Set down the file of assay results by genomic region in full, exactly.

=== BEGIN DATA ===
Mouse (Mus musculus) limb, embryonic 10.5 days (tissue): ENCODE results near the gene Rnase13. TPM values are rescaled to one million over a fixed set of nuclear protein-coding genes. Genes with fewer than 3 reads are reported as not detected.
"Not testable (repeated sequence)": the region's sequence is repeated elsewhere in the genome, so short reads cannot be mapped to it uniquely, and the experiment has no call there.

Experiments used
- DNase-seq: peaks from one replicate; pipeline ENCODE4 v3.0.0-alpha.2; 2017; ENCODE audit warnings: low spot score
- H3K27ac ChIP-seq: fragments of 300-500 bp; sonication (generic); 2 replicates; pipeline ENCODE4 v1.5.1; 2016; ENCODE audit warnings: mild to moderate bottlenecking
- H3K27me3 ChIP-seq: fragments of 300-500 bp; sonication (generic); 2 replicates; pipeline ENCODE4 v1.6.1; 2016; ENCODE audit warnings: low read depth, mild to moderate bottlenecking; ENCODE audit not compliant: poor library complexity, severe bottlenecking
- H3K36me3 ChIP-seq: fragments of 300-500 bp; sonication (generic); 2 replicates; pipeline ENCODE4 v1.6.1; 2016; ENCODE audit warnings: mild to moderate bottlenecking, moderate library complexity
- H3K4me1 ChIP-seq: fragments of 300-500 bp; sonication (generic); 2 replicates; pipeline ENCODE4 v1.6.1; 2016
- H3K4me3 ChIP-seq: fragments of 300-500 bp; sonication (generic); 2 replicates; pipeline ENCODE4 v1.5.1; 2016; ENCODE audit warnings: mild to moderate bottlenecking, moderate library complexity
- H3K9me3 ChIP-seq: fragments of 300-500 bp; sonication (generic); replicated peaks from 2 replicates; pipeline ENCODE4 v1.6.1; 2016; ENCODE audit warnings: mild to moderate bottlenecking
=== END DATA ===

Mouse (Mus musculus) limb, embryonic 10.5 days (tissue): ENCODE results near the gene Rnase13. TPM values are rescaled to one million over a fixed set of nuclear protein-coding genes. Genes with fewer than 3 reads are reported as not detected.
"Not testable (repeated sequence)": the region's sequence is repeated elsewhere in the genome, so short reads cannot be mapped to it uniquely, and the experiment has no call there.

Experiments used
- DNase-seq: peaks from one replicate; pipeline ENCODE4 v3.0.0-alpha.2; 2017; ENCODE audit warnings: low spot score
- H3K27ac ChIP-seq: fragments of 300-500 bp; sonication (generic); 2 replicates; pipeline ENCODE4 v1.5.1; 2016; ENCODE audit warnings: mild to moderate bottlenecking
- H3K27me3 ChIP-seq: fragments of 300-500 bp; sonication (generic); 2 replicates; pipeline ENCODE4 v1.6.1; 2016; ENCODE audit warnings: low read depth, mild to moderate bottlenecking; ENCODE audit not compliant: poor library complexity, severe bottlenecking
- H3K36me3 ChIP-seq: fragments of 300-500 bp; sonication (generic); 2 replicates; pipeline ENCODE4 v1.6.1; 2016; ENCODE audit warnings: mild to moderate bottlenecking, moderate library complexity
- H3K4me1 ChIP-seq: fragments of 300-500 bp; sonication (generic); 2 replicates; pipeline ENCODE4 v1.6.1; 2016
- H3K4me3 ChIP-seq: fragments of 300-500 bp; sonication (generic); 2 replicates; pipeline ENCODE4 v1.5.1; 2016; ENCODE audit warnings: mild to moderate bottlenecking, moderate library complexity
- H3K9me3 ChIP-seq: fragments of 300-500 bp; sonication (generic); replicated peaks from 2 replicates; pipeline ENCODE4 v1.6.1; 2016; ENCODE audit warnings: mild to moderate bottlenecking